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The conspiracy theory caught fire on social media
Supporters of President Donald Trump spread a rumor that their votes were being thwarted in Arizona by poll workers giving them a sharpie brand pen that would cancel their ballot, but election officials refuted the claims.
Matt Schlapp, the chairman of the American Conservative Union chairman, was among those spreading the theory on social media Wednesday.
Twitter restricted the visibility of the tweet over the disputed claims.
Schlapp tweeted, "apparently the use of sharpie pens in gop precincts is causing ballots to be invalidated. Could be huge numbers of mostly Trump supporters."
Local officials respond
Local officials in Arizona attempted to debunk the theory.
"The felt-tip pen ballot controversy burning through social media is false. Don't get caught up in it," read a tweet from the Pima County government.
"Arizona ballot tabulating machines can read ballots marked with a felt tip pen. Felt pens are discouraged because the ink can bleed through," they added.
They went on to explain the process of deciphering the ballot and counting it even if the ink bleeds through on the ballot.
"All ballots in which voter intent can be discerned will be counted. That's also in the manual. No ballots will be discarded because of the method used to color in the ovals," they added.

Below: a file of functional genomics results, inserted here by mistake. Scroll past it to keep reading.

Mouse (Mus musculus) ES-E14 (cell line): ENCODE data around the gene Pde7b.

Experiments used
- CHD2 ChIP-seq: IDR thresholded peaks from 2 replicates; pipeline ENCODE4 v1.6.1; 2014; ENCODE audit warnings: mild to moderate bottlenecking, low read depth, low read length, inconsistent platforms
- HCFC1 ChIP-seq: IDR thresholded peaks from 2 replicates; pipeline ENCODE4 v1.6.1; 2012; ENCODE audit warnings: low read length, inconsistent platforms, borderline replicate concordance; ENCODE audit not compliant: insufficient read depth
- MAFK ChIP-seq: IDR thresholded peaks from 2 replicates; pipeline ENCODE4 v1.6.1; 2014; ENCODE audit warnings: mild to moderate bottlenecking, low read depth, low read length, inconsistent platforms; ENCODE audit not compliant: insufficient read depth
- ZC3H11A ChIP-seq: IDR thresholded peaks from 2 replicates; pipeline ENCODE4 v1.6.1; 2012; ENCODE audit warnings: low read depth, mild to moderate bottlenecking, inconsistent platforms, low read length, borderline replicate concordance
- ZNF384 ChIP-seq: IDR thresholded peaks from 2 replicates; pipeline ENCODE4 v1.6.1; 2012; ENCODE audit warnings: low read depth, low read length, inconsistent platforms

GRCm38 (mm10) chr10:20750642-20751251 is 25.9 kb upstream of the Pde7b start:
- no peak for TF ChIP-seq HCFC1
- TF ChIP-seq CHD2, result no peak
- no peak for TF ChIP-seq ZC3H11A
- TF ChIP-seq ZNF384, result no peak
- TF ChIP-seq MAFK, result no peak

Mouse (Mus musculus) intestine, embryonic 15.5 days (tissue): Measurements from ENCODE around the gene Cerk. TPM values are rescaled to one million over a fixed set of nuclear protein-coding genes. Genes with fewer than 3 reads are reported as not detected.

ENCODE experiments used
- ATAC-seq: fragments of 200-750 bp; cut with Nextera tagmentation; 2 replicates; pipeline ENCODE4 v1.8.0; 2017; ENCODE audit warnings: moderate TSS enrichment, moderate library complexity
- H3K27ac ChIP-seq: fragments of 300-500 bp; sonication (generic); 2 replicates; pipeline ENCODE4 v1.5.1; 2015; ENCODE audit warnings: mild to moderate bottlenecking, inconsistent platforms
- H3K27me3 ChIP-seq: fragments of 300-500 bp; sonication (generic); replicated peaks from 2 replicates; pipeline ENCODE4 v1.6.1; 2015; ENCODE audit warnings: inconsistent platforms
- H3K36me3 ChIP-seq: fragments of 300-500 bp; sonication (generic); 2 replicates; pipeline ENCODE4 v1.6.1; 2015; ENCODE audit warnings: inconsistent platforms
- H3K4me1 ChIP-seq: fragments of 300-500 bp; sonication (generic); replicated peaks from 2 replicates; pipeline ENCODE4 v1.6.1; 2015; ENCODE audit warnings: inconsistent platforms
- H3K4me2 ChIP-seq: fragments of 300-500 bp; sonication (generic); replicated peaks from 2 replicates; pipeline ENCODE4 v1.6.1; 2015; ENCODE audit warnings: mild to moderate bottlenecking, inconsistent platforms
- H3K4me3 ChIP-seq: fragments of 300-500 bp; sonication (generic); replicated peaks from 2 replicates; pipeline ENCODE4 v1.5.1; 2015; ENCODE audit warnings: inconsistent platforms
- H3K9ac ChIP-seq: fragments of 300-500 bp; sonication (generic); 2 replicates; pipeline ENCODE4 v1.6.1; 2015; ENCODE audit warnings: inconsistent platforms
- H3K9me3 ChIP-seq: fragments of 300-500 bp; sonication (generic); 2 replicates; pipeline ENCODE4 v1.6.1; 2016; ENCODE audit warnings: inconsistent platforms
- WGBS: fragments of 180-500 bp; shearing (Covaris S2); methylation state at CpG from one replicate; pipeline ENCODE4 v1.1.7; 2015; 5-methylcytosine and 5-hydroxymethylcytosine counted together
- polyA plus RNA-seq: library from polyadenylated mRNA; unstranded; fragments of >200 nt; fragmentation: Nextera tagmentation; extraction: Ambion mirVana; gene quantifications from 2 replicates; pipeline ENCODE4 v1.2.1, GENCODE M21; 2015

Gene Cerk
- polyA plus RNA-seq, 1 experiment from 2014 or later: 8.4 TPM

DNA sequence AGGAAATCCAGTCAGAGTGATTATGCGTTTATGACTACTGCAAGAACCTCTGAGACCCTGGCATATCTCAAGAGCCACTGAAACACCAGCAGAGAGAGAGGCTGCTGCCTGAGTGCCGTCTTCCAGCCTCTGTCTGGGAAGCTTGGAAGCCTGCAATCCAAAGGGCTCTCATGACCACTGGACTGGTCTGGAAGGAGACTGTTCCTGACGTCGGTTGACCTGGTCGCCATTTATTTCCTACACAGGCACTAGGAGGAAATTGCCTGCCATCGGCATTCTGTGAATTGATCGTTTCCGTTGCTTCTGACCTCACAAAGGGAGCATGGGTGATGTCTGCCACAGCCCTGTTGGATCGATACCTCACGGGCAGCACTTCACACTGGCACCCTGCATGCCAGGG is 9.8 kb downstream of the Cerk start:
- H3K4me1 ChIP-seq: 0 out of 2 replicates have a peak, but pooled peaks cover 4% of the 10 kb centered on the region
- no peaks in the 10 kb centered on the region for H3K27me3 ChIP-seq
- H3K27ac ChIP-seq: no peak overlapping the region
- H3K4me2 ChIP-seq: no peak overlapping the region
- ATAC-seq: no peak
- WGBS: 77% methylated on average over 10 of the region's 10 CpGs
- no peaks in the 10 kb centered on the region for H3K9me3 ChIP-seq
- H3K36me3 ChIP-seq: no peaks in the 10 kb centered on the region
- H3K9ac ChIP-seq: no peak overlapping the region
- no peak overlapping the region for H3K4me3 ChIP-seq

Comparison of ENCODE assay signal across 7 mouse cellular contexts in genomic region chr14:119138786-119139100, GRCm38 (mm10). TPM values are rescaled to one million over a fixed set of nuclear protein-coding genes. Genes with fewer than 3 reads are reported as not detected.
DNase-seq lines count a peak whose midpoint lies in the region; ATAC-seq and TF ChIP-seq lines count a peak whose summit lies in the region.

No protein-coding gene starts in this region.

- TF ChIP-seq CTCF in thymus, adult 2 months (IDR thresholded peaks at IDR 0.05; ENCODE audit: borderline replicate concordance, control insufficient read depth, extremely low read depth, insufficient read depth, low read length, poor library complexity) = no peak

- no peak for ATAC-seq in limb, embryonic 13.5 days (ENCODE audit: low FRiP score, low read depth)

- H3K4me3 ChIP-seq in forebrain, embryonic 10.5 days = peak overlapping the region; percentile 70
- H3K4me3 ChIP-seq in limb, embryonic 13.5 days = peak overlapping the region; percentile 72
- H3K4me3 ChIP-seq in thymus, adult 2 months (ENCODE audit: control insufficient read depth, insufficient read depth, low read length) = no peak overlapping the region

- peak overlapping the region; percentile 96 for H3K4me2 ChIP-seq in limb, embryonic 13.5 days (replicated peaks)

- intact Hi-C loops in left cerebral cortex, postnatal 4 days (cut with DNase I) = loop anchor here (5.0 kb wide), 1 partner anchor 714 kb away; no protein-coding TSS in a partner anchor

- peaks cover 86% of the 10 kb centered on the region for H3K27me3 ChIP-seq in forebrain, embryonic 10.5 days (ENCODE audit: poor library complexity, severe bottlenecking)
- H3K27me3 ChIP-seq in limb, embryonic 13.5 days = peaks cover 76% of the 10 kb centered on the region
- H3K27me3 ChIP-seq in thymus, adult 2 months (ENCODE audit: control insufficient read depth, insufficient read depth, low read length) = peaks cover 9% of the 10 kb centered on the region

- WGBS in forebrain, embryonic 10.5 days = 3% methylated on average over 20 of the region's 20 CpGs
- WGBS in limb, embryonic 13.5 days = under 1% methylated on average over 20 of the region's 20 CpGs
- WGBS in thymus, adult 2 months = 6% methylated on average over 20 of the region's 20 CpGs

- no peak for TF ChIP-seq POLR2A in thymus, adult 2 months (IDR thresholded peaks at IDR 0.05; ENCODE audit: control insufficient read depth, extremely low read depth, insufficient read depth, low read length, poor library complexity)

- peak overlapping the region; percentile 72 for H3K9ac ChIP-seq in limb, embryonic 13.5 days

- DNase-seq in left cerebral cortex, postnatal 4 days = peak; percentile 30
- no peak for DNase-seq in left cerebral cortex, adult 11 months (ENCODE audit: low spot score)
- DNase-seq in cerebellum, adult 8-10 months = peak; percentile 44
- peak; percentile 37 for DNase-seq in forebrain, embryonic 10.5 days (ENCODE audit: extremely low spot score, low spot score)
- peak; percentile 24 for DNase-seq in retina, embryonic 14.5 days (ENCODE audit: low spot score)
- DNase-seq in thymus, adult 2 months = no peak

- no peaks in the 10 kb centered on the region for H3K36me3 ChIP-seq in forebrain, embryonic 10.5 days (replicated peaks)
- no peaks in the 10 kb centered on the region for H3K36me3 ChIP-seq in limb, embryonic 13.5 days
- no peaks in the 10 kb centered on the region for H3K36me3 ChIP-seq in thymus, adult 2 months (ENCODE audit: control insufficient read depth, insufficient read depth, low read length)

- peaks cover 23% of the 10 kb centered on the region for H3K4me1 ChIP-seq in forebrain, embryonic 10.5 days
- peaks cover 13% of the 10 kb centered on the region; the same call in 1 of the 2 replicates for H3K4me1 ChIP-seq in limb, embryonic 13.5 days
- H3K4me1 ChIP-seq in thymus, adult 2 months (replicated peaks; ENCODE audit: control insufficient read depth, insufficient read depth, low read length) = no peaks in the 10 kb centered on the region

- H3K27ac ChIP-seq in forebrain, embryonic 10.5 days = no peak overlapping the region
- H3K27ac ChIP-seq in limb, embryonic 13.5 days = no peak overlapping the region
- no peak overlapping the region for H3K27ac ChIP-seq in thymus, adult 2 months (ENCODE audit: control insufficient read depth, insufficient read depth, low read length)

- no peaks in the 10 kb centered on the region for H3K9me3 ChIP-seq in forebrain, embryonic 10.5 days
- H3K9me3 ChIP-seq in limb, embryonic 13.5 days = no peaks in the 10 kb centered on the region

The public information officer for the Arizona Secretary of State said in an email to the Associated Press that people were misunderstanding the cancellation of ballots.
"If a voter's ballot is listed as canceled, it usually means the voter made an additional ballot request if they needed to have their original ballot replaced," said Sophia Solis. "Depending on when they returned their replacement ballot, that ballot is most likely still being processed by the county."
Despite the statement of election officials, some continued to spread the theory on social media.
"This is one example of fraud and maybe that happened in multiple places and states. Especially those Pro-Trump. The center gave the voter a sharpie to mark the options and this type of ink is not readable by the machine to register the votes," read one tweet.
Arizona Attorney General Mark Brnovich sent a letter
demanding answers about the controversy from Maricopa County election officials after receiving hundreds of complaints.
On Wednesday, Trump campaign adviser Steve Cortes admitted in a video that Joe Biden was leading Trump in the ballot count in Arizona by 93,000 votes, but noted that the president only needed 58% of 605,000 votes that were still being counted in order to beat Biden.
Here's more about the sharpie election conspiracy:
Arizona AG opens inquiry into Sharpie ballot complaints, elections officials say votes will countwww.youtube.com
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Carlos Garcia is a staff writer for Blaze News.